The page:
In his farewell address to the nation, US President Barack Obama warned of the dangers of automation technology.
Obama said: “The next wave of economic dislocations won’t come from overseas. It will come from the relentless pace of automation that makes a lot of good, middle-class jobs obsolete.”
The Obama administration has been looking the whole issue of robotics, automation and artificial intelligence, and consulting on the possible impact of those technologies on the US economy. Continue reading Obama warns of divisiveness of automation technology
Global supplier of industrial automation parts, EU Automation, has released an infographic detailing the benefits of purchasing obsolete components as opposed to buying brand new equipment.
Focusing on the financial and regulatory benefits of sourcing obsolete, the handy infographic is available to download from the EU Automation website.
By investigating the cost of downtime in manufacturing industries, specifically for the food and beverage, automotive and pharmaceutical sectors, EU Automation’s infographic names sourcing obsolete components as one of the fastest and most cost-effective ways to minimise stoppages in production. Continue reading Infographic: Why choose obsolete?
Mark Sumner, national sales manager for Acieta, a provider of industrial automation solutions, says large robots which used to be the preserve of mega corporations are gradually finding their way into smaller enterprises
Robots benefit manufacturers in many ways: improved quality, increased capacity and a safer workplace. That’s why sales of robot handling systems increase year after year, and it’s not just high-volume manufacturers that are buying them.
Dramatic advances in robotic technologies and lower costs are reducing barriers to implementation, making them effective in medium- and low-volume environments. Continue reading Large industrial robots finding their way into smaller enterprises, says Acieta
Hon Hai Precision, better known as Foxconn, says it will replace all its human workers with robots, according to a report in Futurism.com.
Quoting DigiTimes.com, Futurism says Foxconn has announced a three-part plan to fully automate its factories in the hope of achieving 30 per cent automation by 2020.
Foxconn currently has about 40,000 robots – or Foxbots – working in its factories. The company says it has the capacity to produce 10,000 Foxbots a year. Continue reading Foxconn to replace all humans with robots
Get your complementary ticket to Hannover Messe 2017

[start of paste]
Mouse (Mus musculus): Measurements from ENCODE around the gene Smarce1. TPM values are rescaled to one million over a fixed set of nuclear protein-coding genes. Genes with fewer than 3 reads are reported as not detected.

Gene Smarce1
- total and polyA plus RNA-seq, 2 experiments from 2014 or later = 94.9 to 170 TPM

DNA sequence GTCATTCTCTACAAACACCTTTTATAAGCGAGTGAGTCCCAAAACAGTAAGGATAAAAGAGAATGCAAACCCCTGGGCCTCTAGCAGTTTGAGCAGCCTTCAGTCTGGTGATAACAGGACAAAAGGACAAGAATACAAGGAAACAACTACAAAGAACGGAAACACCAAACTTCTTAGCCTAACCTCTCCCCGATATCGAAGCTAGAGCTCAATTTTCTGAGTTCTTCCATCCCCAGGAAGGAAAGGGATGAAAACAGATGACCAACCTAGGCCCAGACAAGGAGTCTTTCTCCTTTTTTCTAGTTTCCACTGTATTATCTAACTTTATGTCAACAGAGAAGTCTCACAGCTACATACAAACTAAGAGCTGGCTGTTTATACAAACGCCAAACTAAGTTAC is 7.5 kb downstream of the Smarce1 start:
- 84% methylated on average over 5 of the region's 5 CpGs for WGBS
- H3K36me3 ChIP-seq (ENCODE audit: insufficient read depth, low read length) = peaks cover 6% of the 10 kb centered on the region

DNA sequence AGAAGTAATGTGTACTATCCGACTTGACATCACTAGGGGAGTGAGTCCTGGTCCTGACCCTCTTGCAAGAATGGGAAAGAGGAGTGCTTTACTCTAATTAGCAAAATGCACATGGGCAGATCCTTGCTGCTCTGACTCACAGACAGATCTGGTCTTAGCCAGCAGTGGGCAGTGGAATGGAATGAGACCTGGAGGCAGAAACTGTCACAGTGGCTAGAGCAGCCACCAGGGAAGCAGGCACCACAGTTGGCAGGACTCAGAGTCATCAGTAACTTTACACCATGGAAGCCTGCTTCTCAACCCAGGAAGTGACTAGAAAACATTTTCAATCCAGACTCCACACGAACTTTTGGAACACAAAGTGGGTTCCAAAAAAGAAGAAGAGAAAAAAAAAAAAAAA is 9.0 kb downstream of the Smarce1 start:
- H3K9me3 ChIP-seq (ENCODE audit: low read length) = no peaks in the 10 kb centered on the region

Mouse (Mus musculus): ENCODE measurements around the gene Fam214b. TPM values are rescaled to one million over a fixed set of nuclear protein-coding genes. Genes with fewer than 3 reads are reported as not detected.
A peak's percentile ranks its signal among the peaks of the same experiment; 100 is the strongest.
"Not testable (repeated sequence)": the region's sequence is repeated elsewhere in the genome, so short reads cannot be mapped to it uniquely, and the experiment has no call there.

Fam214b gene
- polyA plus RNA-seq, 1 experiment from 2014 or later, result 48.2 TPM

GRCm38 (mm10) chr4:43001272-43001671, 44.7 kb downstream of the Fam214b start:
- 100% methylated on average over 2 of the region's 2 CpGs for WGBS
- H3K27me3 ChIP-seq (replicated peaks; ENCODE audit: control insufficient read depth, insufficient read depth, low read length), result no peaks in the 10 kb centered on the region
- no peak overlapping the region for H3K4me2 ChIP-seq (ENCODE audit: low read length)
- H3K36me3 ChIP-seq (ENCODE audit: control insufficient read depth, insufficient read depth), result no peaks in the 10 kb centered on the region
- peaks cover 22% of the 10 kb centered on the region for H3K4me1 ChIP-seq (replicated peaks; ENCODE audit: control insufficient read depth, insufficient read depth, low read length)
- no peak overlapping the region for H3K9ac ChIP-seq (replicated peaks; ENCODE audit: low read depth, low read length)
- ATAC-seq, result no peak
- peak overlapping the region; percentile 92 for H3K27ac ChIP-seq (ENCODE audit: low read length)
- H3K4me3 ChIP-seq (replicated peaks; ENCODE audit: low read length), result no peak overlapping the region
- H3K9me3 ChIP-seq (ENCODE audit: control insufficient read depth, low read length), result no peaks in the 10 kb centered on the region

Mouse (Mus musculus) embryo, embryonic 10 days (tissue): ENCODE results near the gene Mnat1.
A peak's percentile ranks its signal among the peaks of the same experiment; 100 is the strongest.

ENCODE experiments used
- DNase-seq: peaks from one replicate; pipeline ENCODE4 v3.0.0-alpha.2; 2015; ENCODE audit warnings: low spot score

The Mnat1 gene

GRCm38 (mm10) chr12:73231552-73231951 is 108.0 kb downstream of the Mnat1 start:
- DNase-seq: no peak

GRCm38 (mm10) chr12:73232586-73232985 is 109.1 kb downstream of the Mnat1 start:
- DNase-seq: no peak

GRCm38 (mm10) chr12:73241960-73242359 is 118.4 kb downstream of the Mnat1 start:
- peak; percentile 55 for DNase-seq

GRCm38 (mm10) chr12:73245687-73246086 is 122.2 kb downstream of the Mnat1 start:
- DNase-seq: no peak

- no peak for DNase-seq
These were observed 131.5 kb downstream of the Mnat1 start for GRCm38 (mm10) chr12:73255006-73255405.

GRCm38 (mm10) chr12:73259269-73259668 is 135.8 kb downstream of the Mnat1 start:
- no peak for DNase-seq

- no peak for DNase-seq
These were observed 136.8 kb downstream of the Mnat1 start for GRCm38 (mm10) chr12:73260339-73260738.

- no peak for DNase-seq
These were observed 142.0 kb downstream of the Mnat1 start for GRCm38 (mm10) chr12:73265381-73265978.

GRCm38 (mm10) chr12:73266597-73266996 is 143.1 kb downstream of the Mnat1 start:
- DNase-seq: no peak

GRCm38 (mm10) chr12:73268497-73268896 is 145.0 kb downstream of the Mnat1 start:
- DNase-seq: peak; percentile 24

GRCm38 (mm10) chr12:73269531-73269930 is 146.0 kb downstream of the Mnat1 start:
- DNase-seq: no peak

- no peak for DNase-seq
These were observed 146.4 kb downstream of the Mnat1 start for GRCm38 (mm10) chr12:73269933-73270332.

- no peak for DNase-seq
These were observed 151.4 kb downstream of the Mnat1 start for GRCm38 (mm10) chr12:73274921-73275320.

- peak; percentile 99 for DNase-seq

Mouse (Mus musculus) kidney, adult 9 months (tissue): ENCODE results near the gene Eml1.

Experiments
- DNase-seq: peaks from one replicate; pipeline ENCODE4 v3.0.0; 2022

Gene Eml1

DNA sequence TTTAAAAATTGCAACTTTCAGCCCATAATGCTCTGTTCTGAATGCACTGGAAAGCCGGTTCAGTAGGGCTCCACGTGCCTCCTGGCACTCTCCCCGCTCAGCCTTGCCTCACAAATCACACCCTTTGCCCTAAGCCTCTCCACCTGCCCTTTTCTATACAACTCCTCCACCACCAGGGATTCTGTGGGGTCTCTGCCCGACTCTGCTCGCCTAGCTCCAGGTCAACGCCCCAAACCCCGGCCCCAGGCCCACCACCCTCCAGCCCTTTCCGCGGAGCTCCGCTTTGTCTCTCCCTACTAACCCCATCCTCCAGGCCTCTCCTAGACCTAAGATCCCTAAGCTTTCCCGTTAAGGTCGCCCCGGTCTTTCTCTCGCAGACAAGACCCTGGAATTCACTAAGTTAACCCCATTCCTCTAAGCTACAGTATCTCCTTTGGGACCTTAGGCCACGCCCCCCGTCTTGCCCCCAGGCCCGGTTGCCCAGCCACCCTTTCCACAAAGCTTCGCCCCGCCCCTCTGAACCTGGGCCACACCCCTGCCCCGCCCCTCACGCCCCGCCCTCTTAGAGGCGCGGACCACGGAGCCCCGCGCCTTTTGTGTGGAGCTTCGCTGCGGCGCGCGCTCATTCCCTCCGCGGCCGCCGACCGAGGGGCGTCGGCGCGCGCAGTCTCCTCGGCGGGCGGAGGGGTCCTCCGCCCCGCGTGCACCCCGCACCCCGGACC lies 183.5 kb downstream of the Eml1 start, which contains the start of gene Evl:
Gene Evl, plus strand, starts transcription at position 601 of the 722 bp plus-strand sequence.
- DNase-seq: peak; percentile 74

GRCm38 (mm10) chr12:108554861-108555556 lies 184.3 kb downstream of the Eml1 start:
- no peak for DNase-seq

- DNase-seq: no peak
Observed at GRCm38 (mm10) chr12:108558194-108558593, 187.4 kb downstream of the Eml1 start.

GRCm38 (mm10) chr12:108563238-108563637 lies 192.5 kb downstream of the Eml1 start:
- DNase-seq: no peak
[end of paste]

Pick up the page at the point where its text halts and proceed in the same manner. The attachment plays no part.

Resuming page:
Whether it is referred to as the Industrial Internet or Industrie 4.0, digitalization is currently on the agenda in every major economy.
The approaches taken and the expectations raised are very different, as two new studies demonstrate.
“Around the world, digitalization of the economy is being approached from different angles,” explains Acatech president Henning Kagermann in the preface to the new Huawei survey, An International Comparison of Industrie 4.0. Continue reading Industrial internet: Hannover Messe increases activity in industrial automation markets around the world
One of the world’s leading robotics and automation systems manufacturers, Omron, says it will introduce a total of 15,583 models in seven categories in its second wave of factory automation control devices built on a common design platform for unified product specifications.
Omron says it has been continuing to work for the innovation of making control panels which house and control factory automation devices on the production front line.
The company unified the design and size of factory automation devices, and introduced products in April 2016 which are built with the company’s proprietary wiring technology “Push-In Plus Terminal Block” for device and control panel makers in need of “downsizing and space-saving” of factory automation devices and control panels, “expedited delivery”, and “response to globalization”. Continue reading Omron to showcase 16,000 factory automation products
Interview with Steven Eakins, manufacturing engineer, Subaru of Indiana Automotive
In advance of the Next-Generation Collabrative Robots & Automation Technologies 2016 conference (August 17-18, Detroit MI), we spoke to Steven Eakins about his perspective as a manufacturing engineer and where Subaru stands when it comes to robotics and automation technologies. Continue reading Subaru looking for maximum performance from robotics and automation
Only 8 per cent of UK manufacturers have a significant understanding of Industry 4.0 processes despite 59 per cent recognising that the fourth industrial revolution will have a big impact on the sector, according to a new report published today by accountancy and business advisory firm BDO in association with the Institution of Mechanical Engineers (IMechE).
As the increasing use of automation, data exchange, technology and wider supply chain communications driven by Industry 4.0 provides both huge opportunities and threats to UK manufacturing, there remains a “gaping hole” in the education and understanding of Industry 4.0, says the report.
According to the BDO/IMechE study, increased productivity, better data analysis, increased competitiveness and lower manufacturing costs are the top ways in which Industry 4.0 will affect UK manufacturing. Continue reading ‘Nobody understands me,’ moans Industry 4.0